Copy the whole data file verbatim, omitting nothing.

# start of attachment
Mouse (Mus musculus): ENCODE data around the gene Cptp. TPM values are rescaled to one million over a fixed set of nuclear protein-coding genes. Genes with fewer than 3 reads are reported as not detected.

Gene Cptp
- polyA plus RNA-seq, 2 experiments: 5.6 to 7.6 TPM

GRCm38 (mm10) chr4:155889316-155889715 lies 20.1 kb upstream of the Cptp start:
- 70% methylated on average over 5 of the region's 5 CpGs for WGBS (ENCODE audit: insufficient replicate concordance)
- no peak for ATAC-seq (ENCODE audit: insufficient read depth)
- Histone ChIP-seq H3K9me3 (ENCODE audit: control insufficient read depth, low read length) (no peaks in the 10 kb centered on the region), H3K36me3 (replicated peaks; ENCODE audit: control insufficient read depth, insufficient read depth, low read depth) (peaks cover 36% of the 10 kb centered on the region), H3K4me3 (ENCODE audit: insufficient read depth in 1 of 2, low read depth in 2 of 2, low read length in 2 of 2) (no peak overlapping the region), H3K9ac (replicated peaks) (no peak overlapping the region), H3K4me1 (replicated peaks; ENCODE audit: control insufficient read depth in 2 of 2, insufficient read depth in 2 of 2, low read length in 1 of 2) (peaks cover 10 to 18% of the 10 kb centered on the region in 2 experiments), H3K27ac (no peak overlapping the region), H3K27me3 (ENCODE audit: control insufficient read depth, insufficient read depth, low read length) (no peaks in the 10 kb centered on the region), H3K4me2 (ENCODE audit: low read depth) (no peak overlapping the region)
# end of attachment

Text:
Mouse (Mus musculus): ENCODE data around the gene Cptp. TPM values are rescaled to one million over a fixed set of nuclear protein-coding genes. Genes with fewer than 3 reads are reported as not detected.

Gene Cptp
- polyA plus RNA-seq, 2 experiments: 5.6 to 7.6 TPM

GRCm38 (mm10) chr4:155889316-155889715 lies 20.1 kb upstream of the Cptp start:
- 70% methylated on average over 5 of the region's 5 CpGs for WGBS (ENCODE audit: insufficient replicate concordance)
- no peak for ATAC-seq (ENCODE audit: insufficient read depth)
- Histone ChIP-seq H3K9me3 (ENCODE audit: control insufficient read depth, low read length) (no peaks in the 10 kb centered on the region), H3K36me3 (replicated peaks; ENCODE audit: control insufficient read depth, insufficient read depth, low read depth) (peaks cover 36% of the 10 kb centered on the region), H3K4me3 (ENCODE audit: insufficient read depth in 1 of 2, low read depth in 2 of 2, low read length in 2 of 2) (no peak overlapping the region), H3K9ac (replicated peaks) (no peak overlapping the region), H3K4me1 (replicated peaks; ENCODE audit: control insufficient read depth in 2 of 2, insufficient read depth in 2 of 2, low read length in 1 of 2) (peaks cover 10 to 18% of the 10 kb centered on the region in 2 experiments), H3K27ac (no peak overlapping the region), H3K27me3 (ENCODE audit: control insufficient read depth, insufficient read depth, low read length) (no peaks in the 10 kb centered on the region), H3K4me2 (ENCODE audit: low read depth) (no peak overlapping the region)